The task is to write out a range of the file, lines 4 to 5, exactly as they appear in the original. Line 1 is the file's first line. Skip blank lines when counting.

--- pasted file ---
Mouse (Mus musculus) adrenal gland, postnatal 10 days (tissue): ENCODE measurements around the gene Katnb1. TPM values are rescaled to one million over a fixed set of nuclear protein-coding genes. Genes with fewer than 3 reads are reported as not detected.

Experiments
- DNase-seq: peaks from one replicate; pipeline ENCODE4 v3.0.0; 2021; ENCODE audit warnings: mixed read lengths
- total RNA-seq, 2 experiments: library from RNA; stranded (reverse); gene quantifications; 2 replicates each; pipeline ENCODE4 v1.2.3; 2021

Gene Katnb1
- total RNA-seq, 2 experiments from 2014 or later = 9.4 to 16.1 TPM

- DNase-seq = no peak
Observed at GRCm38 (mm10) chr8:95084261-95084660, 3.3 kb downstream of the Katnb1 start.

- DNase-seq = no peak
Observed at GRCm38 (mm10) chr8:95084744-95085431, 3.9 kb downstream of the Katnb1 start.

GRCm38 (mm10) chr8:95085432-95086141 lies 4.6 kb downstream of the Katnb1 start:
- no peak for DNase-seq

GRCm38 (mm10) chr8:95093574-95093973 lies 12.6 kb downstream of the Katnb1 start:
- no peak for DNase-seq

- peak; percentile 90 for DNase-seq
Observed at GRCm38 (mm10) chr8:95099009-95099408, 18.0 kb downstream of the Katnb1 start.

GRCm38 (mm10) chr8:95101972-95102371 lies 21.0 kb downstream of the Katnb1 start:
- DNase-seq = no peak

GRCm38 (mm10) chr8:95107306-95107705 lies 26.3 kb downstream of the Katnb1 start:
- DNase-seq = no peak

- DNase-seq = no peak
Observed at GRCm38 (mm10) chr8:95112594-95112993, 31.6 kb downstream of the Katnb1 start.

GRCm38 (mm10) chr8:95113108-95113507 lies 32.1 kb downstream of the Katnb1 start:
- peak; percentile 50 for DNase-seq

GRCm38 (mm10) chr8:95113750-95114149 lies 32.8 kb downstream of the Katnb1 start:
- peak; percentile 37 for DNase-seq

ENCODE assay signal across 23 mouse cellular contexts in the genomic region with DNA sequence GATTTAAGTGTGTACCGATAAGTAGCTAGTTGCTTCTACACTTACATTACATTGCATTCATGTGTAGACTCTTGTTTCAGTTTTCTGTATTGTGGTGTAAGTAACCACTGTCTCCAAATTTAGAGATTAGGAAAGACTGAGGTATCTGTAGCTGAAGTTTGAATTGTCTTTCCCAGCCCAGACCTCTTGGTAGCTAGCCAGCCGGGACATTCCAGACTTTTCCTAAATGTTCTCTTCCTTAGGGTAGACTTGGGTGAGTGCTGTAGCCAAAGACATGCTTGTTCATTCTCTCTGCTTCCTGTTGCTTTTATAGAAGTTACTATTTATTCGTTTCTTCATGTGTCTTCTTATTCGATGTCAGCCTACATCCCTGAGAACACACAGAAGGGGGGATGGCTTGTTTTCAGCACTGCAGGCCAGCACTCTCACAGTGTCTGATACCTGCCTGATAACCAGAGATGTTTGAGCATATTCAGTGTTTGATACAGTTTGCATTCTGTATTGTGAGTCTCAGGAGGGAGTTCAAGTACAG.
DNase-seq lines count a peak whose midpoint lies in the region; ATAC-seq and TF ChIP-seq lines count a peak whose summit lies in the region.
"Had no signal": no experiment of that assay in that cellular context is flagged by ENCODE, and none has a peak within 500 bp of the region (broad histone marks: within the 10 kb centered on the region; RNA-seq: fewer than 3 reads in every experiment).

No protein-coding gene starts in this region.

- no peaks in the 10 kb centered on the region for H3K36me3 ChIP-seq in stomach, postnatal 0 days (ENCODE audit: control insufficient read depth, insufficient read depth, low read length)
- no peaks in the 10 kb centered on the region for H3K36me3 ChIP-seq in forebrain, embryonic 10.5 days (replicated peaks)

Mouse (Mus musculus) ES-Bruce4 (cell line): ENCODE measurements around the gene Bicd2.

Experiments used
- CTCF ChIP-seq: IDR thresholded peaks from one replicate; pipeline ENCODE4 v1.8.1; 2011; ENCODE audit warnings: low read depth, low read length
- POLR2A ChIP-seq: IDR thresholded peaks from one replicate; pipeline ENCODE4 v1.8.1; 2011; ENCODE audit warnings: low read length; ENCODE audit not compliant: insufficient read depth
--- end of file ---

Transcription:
- total RNA-seq, 2 experiments: library from RNA; stranded (reverse); gene quantifications; 2 replicates each; pipeline ENCODE4 v1.2.3; 2021

Gene Katnb1